Newspaper article The Florida Times Union

Poet Has a Special Way of Seeing; Bonny Barry Sanders Won '05 Poetry Award

Newspaper article The Florida Times Union

Poet Has a Special Way of Seeing; Bonny Barry Sanders Won '05 Poetry Award

Article excerpt

Byline: JOHN CARTER

Sometimes water and walks can result in words, magical words that touch the heart and the mind.

Especially if it's a poet who's doing the walking and the writing.

She's Bonny Barry Sanders, and sometimes her carefully arranged words do, in fact, turn out to be as fluid as a gentle stream and as rhythmic as a graceful stroll in the woods.

She lives on Greenfield Creek in Arlington with her husband, Tom Sanders, and draws much of her inspiration from nature.

"I just love walking and watching birds and taking in the beautiful Florida landscape," she said. "And nature always shows up in my poems. Even if I'm writing about a person or the city, a bird or a tree or some allusion to nature will show up in the poem. There's an interconnection between the human and the natural that can't be separated."

Sanders grew up in Maryland and moved to Jacksonville with her husband in 1993. She was recently awarded the 2005 First Place Royal Palm Literary Award for Poetry by the Florida Writers' Association.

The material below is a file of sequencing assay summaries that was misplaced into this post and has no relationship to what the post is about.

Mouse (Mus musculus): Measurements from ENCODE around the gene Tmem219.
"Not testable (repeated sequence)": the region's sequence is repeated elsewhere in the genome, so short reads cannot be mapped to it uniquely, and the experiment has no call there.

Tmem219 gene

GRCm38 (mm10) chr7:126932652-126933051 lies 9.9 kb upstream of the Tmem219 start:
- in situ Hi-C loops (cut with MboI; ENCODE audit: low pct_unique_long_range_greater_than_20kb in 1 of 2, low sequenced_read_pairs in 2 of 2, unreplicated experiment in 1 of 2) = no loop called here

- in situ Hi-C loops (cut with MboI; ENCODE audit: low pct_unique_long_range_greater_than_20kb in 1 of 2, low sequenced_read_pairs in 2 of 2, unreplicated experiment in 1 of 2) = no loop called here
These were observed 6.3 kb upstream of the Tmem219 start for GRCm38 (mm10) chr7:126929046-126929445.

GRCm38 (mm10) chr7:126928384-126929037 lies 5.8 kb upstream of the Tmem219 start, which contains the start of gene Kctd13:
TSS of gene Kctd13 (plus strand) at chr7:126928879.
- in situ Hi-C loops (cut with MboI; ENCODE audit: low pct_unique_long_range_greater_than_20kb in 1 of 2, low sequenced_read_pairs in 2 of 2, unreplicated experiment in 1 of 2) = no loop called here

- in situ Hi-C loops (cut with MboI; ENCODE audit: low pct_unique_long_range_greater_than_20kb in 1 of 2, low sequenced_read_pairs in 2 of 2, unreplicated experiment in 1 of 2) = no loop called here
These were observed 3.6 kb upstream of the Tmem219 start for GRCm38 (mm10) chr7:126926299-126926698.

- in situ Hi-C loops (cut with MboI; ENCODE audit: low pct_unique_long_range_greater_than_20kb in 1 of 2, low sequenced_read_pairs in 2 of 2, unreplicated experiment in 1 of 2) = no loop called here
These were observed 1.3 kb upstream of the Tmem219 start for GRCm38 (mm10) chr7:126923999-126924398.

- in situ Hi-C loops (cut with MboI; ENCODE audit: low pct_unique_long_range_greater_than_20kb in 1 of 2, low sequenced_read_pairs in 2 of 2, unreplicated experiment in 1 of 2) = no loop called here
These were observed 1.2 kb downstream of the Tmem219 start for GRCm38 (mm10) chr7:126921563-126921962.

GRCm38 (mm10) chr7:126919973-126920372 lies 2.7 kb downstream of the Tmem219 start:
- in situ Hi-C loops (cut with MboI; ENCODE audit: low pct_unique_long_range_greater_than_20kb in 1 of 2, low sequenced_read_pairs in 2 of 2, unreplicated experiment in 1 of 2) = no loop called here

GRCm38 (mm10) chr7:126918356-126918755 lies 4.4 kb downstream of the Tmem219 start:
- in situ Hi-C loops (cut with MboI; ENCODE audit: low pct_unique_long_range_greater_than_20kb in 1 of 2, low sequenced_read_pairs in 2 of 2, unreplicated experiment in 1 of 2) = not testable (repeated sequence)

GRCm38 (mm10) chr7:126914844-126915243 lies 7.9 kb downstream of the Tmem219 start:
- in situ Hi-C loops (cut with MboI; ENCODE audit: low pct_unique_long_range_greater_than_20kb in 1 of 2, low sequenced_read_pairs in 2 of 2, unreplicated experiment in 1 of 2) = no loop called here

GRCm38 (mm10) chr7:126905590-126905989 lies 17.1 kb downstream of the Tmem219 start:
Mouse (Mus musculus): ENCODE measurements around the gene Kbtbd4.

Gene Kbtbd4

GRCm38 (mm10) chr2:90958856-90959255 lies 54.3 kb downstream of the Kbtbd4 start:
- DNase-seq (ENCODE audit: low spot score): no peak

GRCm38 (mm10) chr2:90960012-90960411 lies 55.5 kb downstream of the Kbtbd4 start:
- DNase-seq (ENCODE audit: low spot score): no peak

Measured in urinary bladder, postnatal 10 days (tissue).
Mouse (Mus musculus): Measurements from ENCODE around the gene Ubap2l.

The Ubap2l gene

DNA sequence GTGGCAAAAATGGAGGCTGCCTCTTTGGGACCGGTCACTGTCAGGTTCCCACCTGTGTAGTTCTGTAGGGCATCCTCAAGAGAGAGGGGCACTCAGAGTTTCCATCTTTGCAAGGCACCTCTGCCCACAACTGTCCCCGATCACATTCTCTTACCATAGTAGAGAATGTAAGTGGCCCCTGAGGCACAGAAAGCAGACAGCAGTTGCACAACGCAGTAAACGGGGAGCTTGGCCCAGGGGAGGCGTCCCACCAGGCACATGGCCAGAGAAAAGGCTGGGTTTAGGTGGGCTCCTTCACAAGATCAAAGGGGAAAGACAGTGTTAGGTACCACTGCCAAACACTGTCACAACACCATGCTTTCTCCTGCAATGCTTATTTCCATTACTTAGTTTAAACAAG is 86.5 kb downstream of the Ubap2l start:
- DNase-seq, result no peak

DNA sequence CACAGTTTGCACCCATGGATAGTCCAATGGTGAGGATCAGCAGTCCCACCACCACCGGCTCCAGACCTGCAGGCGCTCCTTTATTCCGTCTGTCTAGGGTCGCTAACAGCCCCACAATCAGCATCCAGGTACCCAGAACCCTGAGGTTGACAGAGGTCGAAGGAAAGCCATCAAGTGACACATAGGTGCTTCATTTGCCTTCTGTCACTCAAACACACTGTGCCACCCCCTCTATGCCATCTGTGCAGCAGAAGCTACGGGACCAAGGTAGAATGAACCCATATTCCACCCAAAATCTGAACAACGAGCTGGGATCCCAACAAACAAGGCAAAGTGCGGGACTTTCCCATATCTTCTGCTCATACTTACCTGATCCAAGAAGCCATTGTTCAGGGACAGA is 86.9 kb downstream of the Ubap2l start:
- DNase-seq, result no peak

Her first volume of poetry, Touching Shadows, was published in March by Val Verde Press of California. She has published more thana 80 poems in 36 literary journals throughout the country.

She started writing poetry while attending high school in Annapolis, Md., and got serious about it while pursing her master's degree. She's particularly inspired by Robert Frost.

"I've always loved his brevity and his metaphor. He could just fall into metaphors," she said. "I read him and am reminded that poetry is making associations through the use of metaphors."

Reading Sanders' poetry could be an eye-opening experience for her readers, wrote Bill Tremblay, a published poet and novelist who's taught creative writing at Colorado State University for 30 years.

"Not every book of poems promises a special way of seeing," he wrote. "Yet this is the covenant that Touching Shadows makes with its readers, and it delivers."

Although she considers herself primarily a poet, her literary essays and book reviews have appeared in numerous newspapers and literary journals. …

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